Friday, April 13 at 1:00 PM
Saturday, April 14 at 7:00 PM
Shorts Block: Southern Scenes
House of June | Atlanta, GA | 6 min
Genre: Experimental Short
Once upon a time in Atlanta, four young children overcome the forces of gravity to embark on a cosmic adventure. For everyone else, time stands still.
We asked our filmmakers some questions about them and their work. For further questions, join us at the designated post-screening Q+A!
Amber L.N. Bournett & Ebony Blanding:
1. What is your connection to the South?
Ebony: “One for the money, yes sir, two for the show / A couple of years ago on Headland and Delowe / Was the start of something good / When me and my ***** rode the MARTA, through the hood…” I wanted to quote Outkast last year when asked this question but I’m Southern and waited until we were more familiar with each other.
Amber: After globetrotting with my military parents, my dad
retired in the south. I’ve been a resident since. I have roots here and of course “Now question is every nigga with dreads for the cause? Is every nigga with golds for the fall? Naw…So don’t get caught in appearance Its Outkast Aquemini another Black experience Okay.” We should do a documentary.
2. Where did you get your inspiration for this work?
Ebony: My heart was broken. Recordings of Black life extinguished by state violence were on Facebook. I lost track of the names of those murdered. I wondered how would life be for Black children if they were able to physically levitate. I dreamed of them ascending.
Amber: I’ve always been a fan of syfy and adventure. I was
inspired by the vibe of E.T., The Explorers, and The Goonies. I loved these films as of kid, but of course there were no black kids. Visually, I wanted the Indigoes to represent pioneers, embarking on a journey that would lead them to a new place. I got that feeling from the haunting slave narrative, The People Could Fly, by Virginia Hamilton.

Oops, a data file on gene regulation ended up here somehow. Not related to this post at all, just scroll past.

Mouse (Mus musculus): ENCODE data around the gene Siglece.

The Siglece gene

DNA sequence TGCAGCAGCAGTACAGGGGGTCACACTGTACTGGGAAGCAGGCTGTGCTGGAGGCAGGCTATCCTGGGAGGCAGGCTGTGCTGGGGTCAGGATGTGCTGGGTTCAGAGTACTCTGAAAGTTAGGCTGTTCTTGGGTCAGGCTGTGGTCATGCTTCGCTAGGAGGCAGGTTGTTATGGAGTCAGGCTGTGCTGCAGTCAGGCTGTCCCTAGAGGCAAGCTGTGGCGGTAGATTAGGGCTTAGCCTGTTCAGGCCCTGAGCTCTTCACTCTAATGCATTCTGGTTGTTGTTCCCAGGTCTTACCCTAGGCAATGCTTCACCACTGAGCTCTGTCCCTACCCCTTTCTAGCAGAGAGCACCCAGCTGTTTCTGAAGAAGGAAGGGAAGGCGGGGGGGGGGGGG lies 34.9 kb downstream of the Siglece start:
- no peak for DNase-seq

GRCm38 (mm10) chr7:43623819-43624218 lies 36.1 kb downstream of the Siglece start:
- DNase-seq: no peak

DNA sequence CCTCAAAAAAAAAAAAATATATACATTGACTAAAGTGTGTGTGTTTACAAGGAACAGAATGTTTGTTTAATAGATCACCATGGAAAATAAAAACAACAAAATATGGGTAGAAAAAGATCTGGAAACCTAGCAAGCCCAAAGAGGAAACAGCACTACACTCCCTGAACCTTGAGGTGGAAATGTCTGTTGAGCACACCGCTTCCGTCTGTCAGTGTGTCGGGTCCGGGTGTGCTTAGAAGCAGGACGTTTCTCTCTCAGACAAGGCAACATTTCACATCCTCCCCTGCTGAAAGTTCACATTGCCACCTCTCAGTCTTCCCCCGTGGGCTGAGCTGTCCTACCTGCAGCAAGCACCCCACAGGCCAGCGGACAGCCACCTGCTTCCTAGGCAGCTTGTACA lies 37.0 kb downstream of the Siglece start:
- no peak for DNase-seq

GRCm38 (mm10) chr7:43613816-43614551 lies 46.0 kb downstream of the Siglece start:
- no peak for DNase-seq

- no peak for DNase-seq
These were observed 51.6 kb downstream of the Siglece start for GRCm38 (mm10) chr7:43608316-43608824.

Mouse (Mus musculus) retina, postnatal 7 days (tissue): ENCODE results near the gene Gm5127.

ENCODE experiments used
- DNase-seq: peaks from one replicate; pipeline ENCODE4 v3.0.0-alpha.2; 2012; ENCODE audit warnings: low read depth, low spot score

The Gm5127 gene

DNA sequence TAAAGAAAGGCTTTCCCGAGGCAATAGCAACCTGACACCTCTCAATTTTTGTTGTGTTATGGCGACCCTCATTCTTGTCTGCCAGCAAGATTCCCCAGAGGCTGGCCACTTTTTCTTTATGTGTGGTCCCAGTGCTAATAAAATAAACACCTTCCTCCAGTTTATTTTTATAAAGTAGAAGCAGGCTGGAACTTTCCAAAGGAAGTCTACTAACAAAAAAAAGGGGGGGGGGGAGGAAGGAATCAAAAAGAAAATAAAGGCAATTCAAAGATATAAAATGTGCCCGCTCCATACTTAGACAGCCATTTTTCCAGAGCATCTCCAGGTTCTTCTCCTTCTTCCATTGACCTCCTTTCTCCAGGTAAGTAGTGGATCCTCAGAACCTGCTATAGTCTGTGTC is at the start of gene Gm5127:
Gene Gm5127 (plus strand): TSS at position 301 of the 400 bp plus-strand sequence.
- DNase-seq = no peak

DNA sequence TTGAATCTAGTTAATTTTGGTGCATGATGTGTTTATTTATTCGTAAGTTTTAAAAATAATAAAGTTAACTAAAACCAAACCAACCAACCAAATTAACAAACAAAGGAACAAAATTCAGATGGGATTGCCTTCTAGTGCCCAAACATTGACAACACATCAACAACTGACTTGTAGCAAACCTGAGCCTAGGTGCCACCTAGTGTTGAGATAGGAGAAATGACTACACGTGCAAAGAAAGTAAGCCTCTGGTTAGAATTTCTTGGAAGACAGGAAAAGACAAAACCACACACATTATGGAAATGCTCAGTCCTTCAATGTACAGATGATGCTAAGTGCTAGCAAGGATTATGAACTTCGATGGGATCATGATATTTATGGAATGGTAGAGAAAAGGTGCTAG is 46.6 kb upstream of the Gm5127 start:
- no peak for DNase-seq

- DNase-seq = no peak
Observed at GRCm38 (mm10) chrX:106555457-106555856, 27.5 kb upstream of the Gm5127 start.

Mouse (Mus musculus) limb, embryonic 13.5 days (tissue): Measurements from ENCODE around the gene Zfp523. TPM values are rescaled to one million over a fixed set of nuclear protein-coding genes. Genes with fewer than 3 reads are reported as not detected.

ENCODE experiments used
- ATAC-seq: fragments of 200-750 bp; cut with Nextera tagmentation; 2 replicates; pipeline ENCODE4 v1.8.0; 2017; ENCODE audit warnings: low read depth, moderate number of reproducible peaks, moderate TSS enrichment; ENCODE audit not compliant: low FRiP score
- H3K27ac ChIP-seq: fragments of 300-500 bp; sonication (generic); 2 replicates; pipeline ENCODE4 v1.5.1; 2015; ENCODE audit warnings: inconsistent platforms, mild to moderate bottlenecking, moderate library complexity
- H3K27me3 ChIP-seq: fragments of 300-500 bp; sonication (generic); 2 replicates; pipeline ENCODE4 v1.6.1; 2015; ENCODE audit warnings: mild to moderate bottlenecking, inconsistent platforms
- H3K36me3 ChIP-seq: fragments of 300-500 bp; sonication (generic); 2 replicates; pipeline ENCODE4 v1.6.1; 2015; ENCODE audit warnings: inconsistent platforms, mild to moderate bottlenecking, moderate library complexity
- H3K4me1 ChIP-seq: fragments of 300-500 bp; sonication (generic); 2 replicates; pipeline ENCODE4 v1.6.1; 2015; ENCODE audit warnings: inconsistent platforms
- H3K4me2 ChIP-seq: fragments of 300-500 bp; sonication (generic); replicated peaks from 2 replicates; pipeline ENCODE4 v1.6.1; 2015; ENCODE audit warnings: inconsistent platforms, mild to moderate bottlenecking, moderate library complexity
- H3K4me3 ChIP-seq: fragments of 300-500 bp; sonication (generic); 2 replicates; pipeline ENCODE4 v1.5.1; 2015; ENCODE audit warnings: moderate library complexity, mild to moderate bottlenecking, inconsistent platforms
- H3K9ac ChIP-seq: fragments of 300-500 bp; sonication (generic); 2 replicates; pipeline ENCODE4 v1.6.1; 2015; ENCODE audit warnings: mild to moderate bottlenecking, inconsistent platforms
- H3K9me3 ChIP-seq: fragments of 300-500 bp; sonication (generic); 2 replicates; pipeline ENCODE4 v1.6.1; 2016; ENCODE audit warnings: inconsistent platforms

3. How did you start making films?
Ebony: Once I got the courage to call myself a filmmaker, I made work until I really believed I was a filmmaker and then kept making work to see myself fuck up less in my practice. Each new film created presents the opportunity to fuck up less. That’s how I see it sans the theoretical.
Amber: I started in music videos and eventually moved to narrative. It started as a way to tell my own narrative.
4. Did anything interesting or funny happen on set during the shooting?
Ebony: We directed and worked with children age 7-16, each
moment was filled with the “wtf” and “awww”, they made us
work and prove we could direct.
Amber: This was our first time incorporating steadicam, drone, and, a three axis gimbal in our projects. It was a really fun shoot.
5. What do you look forward to the most during Indie
Ebony: Watching other films ands meeting the filmmakers.
Amber: Watching other films.
6. Why should someone see your film?
Ebony: It’s not everyday you see Black kids levitating into cosmic.
Amber: The scoring on this film is amazing and black kids dripping in glitter.
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